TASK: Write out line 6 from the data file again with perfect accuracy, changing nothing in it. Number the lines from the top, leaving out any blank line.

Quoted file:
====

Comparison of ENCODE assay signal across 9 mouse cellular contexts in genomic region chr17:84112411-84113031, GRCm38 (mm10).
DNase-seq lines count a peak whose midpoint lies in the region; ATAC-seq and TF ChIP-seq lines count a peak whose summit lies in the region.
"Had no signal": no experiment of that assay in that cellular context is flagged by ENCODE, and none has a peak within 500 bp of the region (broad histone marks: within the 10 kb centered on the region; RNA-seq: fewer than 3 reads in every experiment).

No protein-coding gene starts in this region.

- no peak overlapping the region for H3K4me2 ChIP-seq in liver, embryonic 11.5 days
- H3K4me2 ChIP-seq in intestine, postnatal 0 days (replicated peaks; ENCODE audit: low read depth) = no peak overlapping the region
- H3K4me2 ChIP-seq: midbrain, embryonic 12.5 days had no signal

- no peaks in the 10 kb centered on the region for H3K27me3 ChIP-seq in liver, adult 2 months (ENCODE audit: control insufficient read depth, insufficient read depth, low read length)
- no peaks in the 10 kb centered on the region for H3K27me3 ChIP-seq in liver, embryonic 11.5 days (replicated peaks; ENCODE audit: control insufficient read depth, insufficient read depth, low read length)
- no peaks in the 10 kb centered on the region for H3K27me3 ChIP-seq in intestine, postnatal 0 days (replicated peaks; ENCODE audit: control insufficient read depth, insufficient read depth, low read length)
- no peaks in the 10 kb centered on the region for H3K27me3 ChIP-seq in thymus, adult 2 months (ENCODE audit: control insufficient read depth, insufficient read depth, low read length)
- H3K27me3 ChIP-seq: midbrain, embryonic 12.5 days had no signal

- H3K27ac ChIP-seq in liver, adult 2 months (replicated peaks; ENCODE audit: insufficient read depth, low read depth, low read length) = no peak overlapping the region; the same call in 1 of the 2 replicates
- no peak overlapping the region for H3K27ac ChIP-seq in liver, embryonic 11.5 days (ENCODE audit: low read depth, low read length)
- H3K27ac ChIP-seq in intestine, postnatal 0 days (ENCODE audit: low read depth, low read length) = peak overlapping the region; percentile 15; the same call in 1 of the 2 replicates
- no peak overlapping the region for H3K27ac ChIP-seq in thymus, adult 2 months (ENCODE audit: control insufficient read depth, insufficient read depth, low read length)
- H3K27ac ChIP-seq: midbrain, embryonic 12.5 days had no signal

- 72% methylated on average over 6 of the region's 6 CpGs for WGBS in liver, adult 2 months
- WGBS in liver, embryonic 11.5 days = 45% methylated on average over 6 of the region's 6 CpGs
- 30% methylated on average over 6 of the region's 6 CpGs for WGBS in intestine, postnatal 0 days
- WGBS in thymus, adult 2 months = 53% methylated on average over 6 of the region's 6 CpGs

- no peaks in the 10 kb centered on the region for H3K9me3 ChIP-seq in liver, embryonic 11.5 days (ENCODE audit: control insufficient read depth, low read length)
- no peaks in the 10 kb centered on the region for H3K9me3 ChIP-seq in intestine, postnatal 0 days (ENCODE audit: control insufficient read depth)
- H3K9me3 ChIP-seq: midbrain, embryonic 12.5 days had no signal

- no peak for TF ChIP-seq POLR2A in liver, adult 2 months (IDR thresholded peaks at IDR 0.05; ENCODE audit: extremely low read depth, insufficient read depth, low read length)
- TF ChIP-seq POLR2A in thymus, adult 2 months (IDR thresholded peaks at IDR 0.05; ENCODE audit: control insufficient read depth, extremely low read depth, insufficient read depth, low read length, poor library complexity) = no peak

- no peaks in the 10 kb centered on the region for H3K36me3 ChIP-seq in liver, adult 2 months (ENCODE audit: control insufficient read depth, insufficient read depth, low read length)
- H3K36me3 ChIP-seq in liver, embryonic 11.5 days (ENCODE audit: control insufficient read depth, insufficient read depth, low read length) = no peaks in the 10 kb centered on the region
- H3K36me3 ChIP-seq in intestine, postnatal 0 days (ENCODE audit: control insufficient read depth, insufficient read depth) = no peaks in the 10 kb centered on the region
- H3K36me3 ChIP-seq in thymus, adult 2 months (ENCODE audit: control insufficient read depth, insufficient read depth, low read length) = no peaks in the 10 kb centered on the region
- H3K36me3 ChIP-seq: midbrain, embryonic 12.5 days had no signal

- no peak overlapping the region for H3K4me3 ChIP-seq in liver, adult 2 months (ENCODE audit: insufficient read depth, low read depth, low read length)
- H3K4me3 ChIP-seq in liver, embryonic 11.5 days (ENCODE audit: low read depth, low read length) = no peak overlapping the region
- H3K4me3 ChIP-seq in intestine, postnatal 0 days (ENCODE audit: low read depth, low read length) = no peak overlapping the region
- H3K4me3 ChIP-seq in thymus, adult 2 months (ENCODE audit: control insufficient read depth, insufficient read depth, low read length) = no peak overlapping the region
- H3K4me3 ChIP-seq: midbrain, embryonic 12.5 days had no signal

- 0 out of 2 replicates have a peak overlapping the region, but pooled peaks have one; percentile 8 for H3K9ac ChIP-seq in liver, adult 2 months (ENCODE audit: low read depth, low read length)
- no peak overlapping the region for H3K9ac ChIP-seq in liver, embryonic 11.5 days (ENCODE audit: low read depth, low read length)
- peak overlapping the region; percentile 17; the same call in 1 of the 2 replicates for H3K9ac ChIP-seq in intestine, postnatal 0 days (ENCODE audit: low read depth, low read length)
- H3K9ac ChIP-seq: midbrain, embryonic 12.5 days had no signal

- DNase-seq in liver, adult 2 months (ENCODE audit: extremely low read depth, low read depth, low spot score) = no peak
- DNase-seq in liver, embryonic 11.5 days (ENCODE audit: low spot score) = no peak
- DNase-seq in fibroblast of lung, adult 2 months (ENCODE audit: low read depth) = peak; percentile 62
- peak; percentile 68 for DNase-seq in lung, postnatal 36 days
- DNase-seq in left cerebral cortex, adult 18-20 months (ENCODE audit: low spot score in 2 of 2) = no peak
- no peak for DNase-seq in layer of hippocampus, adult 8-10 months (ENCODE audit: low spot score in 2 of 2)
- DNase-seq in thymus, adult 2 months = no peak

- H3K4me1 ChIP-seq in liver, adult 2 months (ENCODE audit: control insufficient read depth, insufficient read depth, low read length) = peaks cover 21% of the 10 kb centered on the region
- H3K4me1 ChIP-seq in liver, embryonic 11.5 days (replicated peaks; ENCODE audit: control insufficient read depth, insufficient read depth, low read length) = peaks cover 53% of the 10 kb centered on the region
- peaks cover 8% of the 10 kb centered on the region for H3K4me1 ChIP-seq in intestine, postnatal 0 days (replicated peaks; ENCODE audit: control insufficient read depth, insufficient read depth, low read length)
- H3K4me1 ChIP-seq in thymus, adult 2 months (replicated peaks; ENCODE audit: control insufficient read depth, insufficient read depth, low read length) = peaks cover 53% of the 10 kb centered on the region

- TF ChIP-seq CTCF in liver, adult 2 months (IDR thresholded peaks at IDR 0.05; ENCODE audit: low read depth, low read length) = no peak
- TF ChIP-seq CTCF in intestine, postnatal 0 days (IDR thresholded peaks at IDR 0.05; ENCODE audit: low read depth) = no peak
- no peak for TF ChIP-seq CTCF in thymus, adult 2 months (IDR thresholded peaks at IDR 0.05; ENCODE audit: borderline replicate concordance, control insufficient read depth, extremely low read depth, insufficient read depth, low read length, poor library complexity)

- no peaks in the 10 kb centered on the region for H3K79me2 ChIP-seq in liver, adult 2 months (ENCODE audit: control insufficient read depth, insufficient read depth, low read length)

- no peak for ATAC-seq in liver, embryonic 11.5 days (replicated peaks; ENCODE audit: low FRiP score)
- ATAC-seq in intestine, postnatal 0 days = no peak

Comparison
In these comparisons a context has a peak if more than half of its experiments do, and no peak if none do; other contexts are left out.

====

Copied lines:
- H3K4me2 ChIP-seq in intestine, postnatal 0 days (replicated peaks; ENCODE audit: low read depth) = no peak overlapping the region